Monday, February 04, 2008

A confession to begin Lent

I wrote this in our church newsletter. Once again, I share with you.

Pastor’s Perspective
Mark 1: 9-15
40 days

This month we begin Lent. This is the 40 day season when we focus on Jesus’ 40 day sojourn in the wilderness when he confronted temptation by Satan and focused himself for the ministry and message that we would come to call “The Gospel.” In the book of Mark, the Gospel writer describes the Holy Spirit “driving” Jesus into the desert for his confrontation with Satan in company with wild beasts and angels. Mark’s choice of words is in contrast with the other gospel writers. Matthew and Luke have the Spirit more kindly “leading” Jesus into the wilderness. I think Mark captures something here that we often times ignore about the Holy Spirit. We think we are awfully cozy with the Holy Spirit. The Holy Spirit guides and protects us; it comforts and soothes our weary souls. But when do we feel the Spirit “driving” us like a herd of cattle? Mark portrays the image of the Holy Spirit in the form of a dove descending upon Jesus at his baptism, and then abruptly driving him into the wilderness. I have the image in my mind of the Holy Spirit descending like a dove with the words of a father’s favor, and then morphing into a hawk which flies with outstretched claws pursuing Jesus into isolation at a moment when he could have basked in the awe and reverence of others.
What are the things we feel the Spirit compelling us to do? Where are we being “driven?” The season of Lent is the intentional focus on these themes. It is not a fuzzy, feel good, easy going season of faith. It is a season of preparation, of repentance, fasting, and soul-searching. At the end of the “long night” of Lent is Easter morning, and punctuated throughout the 40 days are the “little Easters” of our Sunday celebrations. But we begin the season with the imposition of ashes on Ash Wednesday (Feb. 6 at 6pm). The ashes are literally made of the dried up palm branches that we waived on Palm Sunday last year. They symbolized our fleeting allegiance to the “King of Kings” when it is easy and Jesus seems exalted and triumphant. Burning those palms reminds us that Jesus was abandoned by his friends and followers in the hours before the cross and that the crowds who shouted “Hosanna” were just as soon shouting “crucify him!” We are like those crowds when we celebrate Jesus when everyone else is doing it, and then forget about him when he is standing for something that isn’t popular. We are those disciples who stand by Jesus when it is easy and then flee from him when he requires us to sacrifice. This is why we mark our foreheads with the ashes of palm branches that were used for hollow exaltation. Too often, our praises and claims of allegiance to Jesus are just for show. This calls for repentance.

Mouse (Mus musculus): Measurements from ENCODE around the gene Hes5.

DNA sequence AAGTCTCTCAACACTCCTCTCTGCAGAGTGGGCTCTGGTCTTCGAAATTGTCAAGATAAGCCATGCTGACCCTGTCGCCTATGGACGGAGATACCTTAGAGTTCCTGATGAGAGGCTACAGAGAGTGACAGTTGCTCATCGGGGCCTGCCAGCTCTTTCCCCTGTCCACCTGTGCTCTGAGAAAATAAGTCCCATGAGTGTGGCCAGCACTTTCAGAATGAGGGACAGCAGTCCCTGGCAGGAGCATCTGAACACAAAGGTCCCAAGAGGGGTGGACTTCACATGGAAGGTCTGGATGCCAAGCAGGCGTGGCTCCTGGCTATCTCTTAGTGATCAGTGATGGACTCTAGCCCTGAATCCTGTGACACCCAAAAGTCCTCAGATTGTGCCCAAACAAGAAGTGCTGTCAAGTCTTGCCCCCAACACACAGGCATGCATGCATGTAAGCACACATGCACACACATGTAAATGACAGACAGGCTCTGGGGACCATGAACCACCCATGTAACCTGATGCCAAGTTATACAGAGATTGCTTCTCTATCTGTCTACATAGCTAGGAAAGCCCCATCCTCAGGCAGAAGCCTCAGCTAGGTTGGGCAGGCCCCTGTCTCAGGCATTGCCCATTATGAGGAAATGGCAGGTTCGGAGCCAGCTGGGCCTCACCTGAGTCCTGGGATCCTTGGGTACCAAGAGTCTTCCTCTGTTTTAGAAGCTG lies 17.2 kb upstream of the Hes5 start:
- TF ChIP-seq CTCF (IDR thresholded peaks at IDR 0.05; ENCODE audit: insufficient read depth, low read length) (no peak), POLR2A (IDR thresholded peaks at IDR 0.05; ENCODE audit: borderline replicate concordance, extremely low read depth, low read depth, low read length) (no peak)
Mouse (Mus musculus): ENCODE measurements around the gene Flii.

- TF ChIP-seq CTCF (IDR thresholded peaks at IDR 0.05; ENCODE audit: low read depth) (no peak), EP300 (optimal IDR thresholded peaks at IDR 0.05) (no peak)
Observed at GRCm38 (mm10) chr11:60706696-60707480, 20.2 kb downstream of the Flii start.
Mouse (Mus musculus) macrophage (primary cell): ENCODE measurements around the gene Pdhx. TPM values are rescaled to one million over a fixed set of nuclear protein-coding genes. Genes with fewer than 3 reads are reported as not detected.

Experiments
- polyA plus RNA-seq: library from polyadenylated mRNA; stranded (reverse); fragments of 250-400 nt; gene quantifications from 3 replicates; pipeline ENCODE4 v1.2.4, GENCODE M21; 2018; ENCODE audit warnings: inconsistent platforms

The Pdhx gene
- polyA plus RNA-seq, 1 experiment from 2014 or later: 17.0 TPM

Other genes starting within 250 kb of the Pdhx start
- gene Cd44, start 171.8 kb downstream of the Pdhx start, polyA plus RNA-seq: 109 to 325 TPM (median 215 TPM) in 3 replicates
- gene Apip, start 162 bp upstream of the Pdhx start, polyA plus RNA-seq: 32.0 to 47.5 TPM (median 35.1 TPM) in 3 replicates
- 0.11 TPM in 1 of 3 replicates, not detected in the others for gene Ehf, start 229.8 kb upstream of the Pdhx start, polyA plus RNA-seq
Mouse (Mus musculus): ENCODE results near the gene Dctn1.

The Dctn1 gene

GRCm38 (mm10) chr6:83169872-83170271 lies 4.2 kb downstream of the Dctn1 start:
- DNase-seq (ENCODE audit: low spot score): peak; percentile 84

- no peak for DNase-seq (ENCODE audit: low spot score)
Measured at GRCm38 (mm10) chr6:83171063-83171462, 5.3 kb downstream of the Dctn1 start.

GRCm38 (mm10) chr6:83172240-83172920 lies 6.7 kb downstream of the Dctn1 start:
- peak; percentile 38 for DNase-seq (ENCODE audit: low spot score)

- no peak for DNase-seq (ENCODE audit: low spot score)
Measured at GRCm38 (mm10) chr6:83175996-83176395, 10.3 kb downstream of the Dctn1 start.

But Lent isn’t just a time of self-denial and emptiness. It can be a time of great spiritual renewal and direction. Remember, Jesus was also “waited on by angels,” in the wilderness, according to Mark. Some churches who want to distance themselves from “Christian jargon” and thus appeal to a wider, un-churched audience call the time “40 days of purpose.” I’ve always kind of disliked that terminology, perhaps because I’m a bit of a snob. I think, “365 days in the year, and we are talking about only 40 days of purpose?” But perhaps that slogan is more accurate than I’d like to admit to myself. How many days do I actually live focused on my purpose of being a follower of Christ? How many times have I followed Jesus out into the wilderness to face the wild beasts and Satan? More often than not, I fall into the purposeless routines that feel comfortable and non-threatening, and following Christ is the thing I do for an hour or two on Sundays—if that. More usually, following Christ is probably just a banner, or a family crest, rather than a way of life. More usually, I count discipleship as trying to understand the cross rather than stand under the cross.
So, let us embark on “40 days of purpose.” Let us do our best to grow as disciples and take a “closer walk with thee.” Let us be more disciplined about preparation, repentance, fasting, and soul-searching. Let us wear the ashes of our confession as we come to terms with our hesitance, our hollowness, and our habits. And let the Spirit drive us toward the cross, where we are forgiven for these trespasses.

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